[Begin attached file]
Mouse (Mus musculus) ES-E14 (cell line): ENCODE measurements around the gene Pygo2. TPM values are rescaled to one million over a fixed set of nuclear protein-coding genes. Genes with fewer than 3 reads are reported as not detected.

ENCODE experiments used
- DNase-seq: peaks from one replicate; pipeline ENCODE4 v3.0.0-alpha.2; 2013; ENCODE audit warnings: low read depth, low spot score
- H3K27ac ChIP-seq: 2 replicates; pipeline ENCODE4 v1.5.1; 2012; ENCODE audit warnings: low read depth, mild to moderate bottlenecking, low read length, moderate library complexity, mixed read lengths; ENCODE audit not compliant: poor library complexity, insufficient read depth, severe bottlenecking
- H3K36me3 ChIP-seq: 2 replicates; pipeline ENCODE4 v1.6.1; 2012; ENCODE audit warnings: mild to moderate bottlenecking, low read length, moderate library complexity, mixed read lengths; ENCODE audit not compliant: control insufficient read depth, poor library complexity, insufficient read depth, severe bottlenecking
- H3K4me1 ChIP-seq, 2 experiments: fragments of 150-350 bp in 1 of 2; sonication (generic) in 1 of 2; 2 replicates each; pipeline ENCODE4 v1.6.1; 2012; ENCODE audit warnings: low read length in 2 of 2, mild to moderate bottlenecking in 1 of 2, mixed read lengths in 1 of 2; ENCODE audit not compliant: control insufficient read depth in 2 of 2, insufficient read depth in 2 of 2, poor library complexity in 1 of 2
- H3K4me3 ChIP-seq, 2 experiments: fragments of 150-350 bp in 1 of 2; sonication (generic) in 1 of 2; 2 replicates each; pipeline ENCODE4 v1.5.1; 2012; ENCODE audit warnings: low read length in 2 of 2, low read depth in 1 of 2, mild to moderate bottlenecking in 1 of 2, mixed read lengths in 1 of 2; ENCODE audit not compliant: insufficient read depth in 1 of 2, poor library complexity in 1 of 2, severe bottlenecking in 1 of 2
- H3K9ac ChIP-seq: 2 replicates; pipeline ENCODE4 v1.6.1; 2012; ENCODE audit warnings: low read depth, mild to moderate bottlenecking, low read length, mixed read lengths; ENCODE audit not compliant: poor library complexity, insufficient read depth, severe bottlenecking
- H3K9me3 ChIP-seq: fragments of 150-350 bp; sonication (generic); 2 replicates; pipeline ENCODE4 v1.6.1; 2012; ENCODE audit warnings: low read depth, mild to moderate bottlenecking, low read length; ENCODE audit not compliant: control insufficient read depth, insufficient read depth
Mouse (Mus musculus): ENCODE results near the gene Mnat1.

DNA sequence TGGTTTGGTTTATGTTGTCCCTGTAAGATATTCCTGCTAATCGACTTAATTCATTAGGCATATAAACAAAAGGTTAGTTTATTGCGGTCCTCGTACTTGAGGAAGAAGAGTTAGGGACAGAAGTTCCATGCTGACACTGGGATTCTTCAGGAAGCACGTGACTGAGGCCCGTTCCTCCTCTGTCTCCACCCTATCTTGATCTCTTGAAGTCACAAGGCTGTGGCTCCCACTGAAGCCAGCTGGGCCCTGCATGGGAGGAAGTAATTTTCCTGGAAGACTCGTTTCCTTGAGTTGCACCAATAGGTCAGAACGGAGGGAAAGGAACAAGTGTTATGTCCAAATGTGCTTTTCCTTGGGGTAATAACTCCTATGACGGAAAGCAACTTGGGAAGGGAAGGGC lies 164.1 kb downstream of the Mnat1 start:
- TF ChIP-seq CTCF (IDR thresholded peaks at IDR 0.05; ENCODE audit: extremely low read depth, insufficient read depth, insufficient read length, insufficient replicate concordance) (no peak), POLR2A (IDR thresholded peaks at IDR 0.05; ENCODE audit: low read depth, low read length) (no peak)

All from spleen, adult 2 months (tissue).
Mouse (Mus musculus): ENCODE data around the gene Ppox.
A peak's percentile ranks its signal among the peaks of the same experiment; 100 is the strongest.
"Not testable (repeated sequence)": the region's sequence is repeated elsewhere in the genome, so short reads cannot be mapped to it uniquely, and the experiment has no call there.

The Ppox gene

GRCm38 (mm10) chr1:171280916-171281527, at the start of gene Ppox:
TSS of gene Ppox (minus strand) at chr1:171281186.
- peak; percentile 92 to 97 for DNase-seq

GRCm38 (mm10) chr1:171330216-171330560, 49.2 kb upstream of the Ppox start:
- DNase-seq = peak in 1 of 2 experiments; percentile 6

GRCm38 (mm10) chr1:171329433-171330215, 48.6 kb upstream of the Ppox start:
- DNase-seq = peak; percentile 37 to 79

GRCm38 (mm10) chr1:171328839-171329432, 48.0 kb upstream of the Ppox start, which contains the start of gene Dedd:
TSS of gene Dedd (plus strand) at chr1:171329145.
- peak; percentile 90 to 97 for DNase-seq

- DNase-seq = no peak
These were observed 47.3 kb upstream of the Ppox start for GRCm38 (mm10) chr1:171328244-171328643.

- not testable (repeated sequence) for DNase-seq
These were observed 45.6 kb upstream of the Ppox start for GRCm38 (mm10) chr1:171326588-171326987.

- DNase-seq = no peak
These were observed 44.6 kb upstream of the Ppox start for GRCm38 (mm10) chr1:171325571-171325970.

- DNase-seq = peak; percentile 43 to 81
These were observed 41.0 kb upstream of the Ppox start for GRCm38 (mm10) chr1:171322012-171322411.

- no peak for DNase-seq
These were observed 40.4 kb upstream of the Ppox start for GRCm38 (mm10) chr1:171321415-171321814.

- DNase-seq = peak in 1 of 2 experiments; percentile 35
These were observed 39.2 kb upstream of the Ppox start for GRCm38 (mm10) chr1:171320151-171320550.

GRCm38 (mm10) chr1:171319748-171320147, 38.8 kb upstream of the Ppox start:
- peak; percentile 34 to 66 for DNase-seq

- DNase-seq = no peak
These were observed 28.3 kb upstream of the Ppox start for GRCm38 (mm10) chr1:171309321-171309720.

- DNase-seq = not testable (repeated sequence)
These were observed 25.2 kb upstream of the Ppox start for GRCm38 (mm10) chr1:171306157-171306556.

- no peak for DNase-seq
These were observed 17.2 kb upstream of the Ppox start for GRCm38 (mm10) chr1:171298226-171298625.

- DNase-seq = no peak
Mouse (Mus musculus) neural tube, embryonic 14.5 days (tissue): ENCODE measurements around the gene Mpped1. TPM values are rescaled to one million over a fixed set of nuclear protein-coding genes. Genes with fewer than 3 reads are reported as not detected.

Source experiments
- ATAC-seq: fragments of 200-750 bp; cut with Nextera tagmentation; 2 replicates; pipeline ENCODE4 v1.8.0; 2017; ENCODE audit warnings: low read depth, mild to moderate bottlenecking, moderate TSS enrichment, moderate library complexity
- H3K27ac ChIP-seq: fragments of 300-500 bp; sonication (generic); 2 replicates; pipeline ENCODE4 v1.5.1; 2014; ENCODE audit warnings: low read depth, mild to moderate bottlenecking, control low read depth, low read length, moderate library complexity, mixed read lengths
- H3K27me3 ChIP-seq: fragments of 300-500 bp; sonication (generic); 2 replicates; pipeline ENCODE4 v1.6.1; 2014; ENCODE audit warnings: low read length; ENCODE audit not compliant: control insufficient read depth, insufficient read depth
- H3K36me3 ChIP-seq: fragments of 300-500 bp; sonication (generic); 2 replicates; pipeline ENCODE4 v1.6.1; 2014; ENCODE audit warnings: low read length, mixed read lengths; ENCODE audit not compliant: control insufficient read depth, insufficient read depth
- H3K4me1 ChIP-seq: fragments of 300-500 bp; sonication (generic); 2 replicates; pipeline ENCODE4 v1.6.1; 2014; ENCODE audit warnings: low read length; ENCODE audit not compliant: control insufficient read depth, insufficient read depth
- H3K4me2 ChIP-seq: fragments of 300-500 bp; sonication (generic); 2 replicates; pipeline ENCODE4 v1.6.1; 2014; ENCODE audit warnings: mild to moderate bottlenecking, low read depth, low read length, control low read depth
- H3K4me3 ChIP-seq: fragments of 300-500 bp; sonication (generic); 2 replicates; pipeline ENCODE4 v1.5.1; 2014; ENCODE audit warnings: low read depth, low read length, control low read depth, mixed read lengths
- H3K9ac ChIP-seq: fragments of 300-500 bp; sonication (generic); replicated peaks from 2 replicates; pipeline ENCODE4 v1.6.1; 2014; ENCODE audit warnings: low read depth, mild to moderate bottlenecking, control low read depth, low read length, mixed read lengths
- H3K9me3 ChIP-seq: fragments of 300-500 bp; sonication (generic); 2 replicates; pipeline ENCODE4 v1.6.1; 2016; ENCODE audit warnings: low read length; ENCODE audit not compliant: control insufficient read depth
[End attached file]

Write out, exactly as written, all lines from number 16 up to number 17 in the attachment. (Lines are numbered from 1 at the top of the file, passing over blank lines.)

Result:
"Not testable (repeated sequence)": the region's sequence is repeated elsewhere in the genome, so short reads cannot be mapped to it uniquely, and the experiment has no call there.

The Ppox gene